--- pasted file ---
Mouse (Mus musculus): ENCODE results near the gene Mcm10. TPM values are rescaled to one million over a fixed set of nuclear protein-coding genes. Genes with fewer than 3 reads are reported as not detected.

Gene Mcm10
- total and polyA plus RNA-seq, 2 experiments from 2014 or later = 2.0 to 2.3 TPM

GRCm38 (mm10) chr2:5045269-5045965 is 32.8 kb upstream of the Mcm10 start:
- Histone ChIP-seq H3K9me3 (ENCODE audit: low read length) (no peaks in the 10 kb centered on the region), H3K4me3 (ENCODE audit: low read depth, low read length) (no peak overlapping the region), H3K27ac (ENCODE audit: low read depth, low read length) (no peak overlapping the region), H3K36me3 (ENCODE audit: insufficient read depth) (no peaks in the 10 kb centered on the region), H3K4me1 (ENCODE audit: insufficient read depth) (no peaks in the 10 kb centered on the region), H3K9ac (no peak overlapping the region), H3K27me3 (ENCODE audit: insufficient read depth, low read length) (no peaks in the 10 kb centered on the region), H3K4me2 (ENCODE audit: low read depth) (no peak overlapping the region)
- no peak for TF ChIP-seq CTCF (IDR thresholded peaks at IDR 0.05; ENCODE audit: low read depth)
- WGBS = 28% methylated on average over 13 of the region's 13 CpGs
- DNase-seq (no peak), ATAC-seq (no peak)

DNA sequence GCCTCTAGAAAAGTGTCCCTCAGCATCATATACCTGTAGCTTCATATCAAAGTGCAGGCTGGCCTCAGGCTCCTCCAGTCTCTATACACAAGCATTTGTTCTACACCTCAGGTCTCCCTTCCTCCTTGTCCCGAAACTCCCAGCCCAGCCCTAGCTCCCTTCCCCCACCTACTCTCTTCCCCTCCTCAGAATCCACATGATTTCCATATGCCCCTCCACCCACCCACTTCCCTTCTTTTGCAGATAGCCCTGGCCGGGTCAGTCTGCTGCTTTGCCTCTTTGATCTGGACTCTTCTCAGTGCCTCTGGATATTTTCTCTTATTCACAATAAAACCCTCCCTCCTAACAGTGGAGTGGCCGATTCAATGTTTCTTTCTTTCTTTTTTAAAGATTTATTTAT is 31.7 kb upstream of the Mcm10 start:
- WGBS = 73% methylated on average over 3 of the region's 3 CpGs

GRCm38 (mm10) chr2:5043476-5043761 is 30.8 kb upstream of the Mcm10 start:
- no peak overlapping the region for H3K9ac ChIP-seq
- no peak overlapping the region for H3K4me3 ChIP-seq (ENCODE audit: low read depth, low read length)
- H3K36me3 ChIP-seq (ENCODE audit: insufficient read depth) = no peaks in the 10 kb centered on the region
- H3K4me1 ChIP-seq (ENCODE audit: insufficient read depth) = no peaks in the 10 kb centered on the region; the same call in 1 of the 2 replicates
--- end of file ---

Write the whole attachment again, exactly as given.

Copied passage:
Mouse (Mus musculus): ENCODE results near the gene Mcm10. TPM values are rescaled to one million over a fixed set of nuclear protein-coding genes. Genes with fewer than 3 reads are reported as not detected.

Gene Mcm10
- total and polyA plus RNA-seq, 2 experiments from 2014 or later = 2.0 to 2.3 TPM

GRCm38 (mm10) chr2:5045269-5045965 is 32.8 kb upstream of the Mcm10 start:
- Histone ChIP-seq H3K9me3 (ENCODE audit: low read length) (no peaks in the 10 kb centered on the region), H3K4me3 (ENCODE audit: low read depth, low read length) (no peak overlapping the region), H3K27ac (ENCODE audit: low read depth, low read length) (no peak overlapping the region), H3K36me3 (ENCODE audit: insufficient read depth) (no peaks in the 10 kb centered on the region), H3K4me1 (ENCODE audit: insufficient read depth) (no peaks in the 10 kb centered on the region), H3K9ac (no peak overlapping the region), H3K27me3 (ENCODE audit: insufficient read depth, low read length) (no peaks in the 10 kb centered on the region), H3K4me2 (ENCODE audit: low read depth) (no peak overlapping the region)
- no peak for TF ChIP-seq CTCF (IDR thresholded peaks at IDR 0.05; ENCODE audit: low read depth)
- WGBS = 28% methylated on average over 13 of the region's 13 CpGs
- DNase-seq (no peak), ATAC-seq (no peak)

DNA sequence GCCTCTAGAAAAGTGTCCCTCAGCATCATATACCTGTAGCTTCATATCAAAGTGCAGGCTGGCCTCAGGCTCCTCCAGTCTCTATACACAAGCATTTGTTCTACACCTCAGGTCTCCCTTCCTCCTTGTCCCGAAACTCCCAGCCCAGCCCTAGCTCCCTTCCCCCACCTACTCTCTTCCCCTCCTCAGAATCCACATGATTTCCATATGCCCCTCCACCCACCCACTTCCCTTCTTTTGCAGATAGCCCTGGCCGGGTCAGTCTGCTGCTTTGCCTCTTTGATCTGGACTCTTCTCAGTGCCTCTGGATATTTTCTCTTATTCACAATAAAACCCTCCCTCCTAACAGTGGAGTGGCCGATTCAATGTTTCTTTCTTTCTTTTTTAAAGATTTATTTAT is 31.7 kb upstream of the Mcm10 start:
- WGBS = 73% methylated on average over 3 of the region's 3 CpGs

GRCm38 (mm10) chr2:5043476-5043761 is 30.8 kb upstream of the Mcm10 start:
- no peak overlapping the region for H3K9ac ChIP-seq
- no peak overlapping the region for H3K4me3 ChIP-seq (ENCODE audit: low read depth, low read length)
- H3K36me3 ChIP-seq (ENCODE audit: insufficient read depth) = no peaks in the 10 kb centered on the region
- H3K4me1 ChIP-seq (ENCODE audit: insufficient read depth) = no peaks in the 10 kb centered on the region; the same call in 1 of the 2 replicates